The bathroom was spacious and relatively clean: tiled floor and some tiles around the sink (a previous tenant, probably true Brit, had applied decals of violets and ducks and swans to the yellow tiles around the mirror; I never took the time to remove them), large white bathtub, clotheslines for indoor drying, hot water heater, trash basket, and cabinet for towels, sheets, soap and toilet paper if you had any. Michelle rearranged and reinforced the clothlines to support a shower enclosure made of two American shower curtains clothespinned together, and we added a large metal pail used mainly for a laundry basket, but also to store drinking and cooking water whenever water service to the flat was shut off, which was about every third month. I saw enough flats around Łódź, around Poland, to appreciate the size of this bathroom: in post-war flats, the bathroom is basically a toilet: back in and you can exit forward, but enter face first and you’ll have to back out. Ewa Bednarowicz claims (and her assertion is both corroborated by considerable other testimony) that most modern Polish girls lose their virginity in the bathroom, it being the only private place in flats or dorms. Accomplishing this in most Polish flats must require real agility, and can’t do much for the experience. Ours would have been positively luxurious, maybe even kinky fun . . . although no virginity was lost there, to my knowledge, during our stay in Poland.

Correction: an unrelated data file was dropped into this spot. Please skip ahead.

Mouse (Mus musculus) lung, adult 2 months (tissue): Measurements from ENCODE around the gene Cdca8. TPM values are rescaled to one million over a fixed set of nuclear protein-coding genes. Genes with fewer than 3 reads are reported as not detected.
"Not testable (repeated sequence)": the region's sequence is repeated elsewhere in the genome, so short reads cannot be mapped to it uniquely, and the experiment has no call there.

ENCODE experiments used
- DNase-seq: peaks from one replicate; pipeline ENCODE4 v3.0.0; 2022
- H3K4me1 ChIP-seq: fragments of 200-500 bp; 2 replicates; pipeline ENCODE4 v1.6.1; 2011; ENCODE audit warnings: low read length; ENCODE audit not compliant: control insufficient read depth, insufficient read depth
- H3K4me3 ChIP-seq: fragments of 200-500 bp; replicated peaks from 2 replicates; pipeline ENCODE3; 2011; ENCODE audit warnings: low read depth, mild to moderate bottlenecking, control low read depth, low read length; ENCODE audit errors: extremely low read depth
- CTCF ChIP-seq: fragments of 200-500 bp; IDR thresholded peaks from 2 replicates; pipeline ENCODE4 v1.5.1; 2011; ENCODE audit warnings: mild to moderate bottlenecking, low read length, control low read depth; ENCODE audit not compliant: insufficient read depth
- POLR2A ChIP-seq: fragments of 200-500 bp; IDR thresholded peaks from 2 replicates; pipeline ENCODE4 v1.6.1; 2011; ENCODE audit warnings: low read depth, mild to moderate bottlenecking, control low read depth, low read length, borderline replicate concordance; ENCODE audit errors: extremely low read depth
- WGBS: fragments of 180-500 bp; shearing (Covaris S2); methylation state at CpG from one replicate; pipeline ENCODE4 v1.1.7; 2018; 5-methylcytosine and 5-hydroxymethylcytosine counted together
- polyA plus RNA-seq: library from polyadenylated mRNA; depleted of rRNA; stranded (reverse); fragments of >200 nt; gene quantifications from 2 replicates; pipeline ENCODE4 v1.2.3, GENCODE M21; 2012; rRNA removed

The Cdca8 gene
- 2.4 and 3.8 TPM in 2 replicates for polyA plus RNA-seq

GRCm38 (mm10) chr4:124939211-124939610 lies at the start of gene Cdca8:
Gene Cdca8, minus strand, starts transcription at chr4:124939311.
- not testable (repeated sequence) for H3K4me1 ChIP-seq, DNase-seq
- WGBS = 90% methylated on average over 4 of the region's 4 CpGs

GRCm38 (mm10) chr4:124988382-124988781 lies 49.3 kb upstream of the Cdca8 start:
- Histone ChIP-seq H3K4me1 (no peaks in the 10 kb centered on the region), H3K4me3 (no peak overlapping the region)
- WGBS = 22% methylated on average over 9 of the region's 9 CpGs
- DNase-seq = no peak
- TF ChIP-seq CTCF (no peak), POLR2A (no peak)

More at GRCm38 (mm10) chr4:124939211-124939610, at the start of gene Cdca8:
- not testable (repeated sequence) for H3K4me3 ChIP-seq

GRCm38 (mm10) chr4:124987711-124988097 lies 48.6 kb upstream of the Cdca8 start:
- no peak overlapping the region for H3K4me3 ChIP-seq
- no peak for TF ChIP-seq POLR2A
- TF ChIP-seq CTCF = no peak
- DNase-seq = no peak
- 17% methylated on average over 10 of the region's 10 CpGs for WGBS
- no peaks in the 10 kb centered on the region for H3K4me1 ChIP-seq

The kitchen was small and inadequate, except perhaps for someone accustomed to New York or Los Angeles efficiency apartments. It measured five feet by twelve feet, with a low counter running length-wise along the long, exterior wall, and the sink, the garbage pail, the oven, and the refrigerator taking up the other long wall. At the far end was a clothes washer (ours was the only Fulbright flat in Poland to come with a clothes washer), which connected to the water faucet and drained into the sink when in use. At the near end stood a small table, useful only for preparing food: the room was far too small for chairs.